Choosing plants is much harder than choosing curtains and cushions. Curtains reliably swish back and forth, maybe fading a little, but still beautiful and unchanging from season to season. Cushions plump, unplump and plump again from year to year.
But flowers, enchanting in their moment, will wither: within weeks you’re left with an untidy mess of dry brown stalks. And if they don’t like where you’ve put them, they probably won’t come back at all. Shrubs and trees may seem disappointingly small; then one day much too big and overbearing.
An artistic eye for form and colour is a good start when choosing plants to create a border or bring life and shape to your garden, but the experience of growing and a knowledge of their habits and seasonal variation is essential.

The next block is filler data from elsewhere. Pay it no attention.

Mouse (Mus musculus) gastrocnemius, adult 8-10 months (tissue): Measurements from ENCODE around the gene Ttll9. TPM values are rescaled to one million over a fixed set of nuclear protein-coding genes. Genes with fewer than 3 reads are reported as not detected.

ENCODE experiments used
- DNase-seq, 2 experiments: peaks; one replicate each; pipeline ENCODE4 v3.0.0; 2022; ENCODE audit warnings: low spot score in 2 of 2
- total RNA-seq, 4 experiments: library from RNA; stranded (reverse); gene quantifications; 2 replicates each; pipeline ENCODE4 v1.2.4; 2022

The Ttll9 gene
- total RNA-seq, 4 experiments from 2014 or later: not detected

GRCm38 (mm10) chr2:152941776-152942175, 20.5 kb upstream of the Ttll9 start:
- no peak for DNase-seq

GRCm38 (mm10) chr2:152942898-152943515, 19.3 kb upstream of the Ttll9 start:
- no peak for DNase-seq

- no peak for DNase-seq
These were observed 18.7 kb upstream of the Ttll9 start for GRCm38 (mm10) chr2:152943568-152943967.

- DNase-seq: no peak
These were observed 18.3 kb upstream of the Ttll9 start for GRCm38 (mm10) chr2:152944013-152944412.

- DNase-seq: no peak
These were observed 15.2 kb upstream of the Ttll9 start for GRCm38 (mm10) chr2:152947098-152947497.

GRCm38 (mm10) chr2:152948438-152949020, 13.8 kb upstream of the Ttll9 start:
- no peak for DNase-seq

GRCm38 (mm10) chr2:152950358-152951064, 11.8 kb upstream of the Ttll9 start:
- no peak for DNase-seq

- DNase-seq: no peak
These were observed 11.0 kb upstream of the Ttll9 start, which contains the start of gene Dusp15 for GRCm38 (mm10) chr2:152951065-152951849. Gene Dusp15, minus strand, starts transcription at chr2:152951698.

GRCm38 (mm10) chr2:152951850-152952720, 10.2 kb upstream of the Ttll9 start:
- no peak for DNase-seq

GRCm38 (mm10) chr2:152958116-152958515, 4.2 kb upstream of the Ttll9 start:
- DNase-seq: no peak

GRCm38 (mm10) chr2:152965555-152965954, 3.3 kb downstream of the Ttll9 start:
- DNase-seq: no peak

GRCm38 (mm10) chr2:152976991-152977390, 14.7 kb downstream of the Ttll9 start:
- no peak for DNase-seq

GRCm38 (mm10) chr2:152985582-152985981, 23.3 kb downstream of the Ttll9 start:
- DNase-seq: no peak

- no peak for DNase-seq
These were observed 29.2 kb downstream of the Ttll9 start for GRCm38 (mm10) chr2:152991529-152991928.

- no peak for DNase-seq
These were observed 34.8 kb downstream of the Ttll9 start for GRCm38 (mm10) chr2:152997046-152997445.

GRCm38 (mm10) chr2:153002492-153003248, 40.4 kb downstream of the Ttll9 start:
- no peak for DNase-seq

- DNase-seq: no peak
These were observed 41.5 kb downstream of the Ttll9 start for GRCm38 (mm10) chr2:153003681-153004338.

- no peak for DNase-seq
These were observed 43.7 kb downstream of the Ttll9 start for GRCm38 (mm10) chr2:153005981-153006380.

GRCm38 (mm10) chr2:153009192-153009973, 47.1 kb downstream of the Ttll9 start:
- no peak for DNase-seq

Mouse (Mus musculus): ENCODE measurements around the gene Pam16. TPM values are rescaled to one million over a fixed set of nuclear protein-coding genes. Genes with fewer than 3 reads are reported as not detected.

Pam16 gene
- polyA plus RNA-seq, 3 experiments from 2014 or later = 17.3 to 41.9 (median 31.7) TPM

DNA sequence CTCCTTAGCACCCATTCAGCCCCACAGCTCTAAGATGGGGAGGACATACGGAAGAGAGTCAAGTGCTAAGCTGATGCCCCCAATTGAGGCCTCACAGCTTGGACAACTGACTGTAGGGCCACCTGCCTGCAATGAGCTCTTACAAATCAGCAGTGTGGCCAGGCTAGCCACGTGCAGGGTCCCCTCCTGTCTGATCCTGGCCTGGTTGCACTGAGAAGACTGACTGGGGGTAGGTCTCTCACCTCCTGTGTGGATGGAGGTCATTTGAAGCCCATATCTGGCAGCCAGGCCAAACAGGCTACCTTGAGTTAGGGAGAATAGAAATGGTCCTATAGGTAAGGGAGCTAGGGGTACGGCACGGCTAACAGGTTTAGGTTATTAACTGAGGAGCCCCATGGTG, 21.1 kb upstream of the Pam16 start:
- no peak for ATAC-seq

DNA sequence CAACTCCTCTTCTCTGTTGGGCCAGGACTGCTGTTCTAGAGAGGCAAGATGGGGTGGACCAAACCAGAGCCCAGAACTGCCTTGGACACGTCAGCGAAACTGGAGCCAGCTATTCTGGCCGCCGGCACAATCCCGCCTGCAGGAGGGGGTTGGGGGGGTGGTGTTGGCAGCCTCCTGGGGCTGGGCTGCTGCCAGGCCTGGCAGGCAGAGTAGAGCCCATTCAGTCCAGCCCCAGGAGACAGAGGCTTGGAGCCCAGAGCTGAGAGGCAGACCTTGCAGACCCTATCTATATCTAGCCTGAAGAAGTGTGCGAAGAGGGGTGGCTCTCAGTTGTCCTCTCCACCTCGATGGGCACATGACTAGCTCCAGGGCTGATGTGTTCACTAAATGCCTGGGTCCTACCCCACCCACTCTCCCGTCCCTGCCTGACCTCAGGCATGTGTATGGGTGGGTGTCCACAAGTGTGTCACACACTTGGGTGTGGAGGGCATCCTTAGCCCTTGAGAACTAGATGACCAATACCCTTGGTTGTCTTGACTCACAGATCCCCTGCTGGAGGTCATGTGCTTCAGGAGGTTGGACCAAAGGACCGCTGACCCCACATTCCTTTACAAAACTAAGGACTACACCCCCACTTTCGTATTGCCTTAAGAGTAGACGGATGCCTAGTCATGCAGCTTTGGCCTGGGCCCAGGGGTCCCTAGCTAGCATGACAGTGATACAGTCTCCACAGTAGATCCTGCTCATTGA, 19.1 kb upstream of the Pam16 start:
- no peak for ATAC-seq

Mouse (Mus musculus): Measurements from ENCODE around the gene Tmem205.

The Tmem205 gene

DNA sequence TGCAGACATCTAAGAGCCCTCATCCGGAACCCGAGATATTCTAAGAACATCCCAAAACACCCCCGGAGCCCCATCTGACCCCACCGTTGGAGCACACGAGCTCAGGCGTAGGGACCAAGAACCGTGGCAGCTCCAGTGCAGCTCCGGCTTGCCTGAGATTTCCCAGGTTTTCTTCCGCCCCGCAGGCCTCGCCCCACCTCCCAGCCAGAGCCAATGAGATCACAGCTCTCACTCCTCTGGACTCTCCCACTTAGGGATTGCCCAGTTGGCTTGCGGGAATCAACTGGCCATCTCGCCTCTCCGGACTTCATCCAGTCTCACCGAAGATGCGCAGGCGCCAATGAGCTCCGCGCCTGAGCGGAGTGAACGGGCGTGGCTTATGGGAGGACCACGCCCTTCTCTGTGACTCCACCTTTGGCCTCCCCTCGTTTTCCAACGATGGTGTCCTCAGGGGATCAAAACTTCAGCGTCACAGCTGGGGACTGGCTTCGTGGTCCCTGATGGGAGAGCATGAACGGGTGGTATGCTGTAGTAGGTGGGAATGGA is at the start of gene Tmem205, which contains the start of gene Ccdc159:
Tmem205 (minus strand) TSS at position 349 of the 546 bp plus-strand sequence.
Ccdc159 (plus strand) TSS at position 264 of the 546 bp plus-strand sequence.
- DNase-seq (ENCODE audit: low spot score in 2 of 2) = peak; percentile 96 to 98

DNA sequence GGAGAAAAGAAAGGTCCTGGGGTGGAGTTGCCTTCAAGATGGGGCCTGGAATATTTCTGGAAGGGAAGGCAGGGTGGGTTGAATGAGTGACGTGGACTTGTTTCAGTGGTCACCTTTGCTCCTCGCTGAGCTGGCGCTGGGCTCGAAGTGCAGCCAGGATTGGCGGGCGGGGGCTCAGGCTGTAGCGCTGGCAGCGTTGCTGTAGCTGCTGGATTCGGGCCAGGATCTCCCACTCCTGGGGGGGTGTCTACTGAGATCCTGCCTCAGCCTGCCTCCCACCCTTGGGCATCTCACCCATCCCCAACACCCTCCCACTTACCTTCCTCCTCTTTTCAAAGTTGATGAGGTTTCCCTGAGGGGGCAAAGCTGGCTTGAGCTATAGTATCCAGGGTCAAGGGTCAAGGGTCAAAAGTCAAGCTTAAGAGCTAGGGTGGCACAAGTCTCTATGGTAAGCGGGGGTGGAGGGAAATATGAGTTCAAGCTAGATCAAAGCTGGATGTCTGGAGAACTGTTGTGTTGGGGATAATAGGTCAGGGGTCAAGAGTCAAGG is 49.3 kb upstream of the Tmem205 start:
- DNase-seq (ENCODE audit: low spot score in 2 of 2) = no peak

I have had long professional experience of working in private gardens, such as the abundantly floriferous 10-acre gardens of Doddington Place and have always experimented madly with planting combinations and positions in my own garden. Thus have I, with my innate aesthetic sense of colour and form, gained an extensive knowledge of what plants can do to achieve it.
I create planting plans after conversation with the garden-owner. Much is learned from looking at photographs of other gardens and discussing the tastes of the garden-owner – finding styles, colours, establishing gardening inclination, looking at views from the house. Each unique plan develops as these elements come together.
An exquisite range of shapes, colours and varieties. The photo I showed you has really come to life and you have chosen some wonderful things.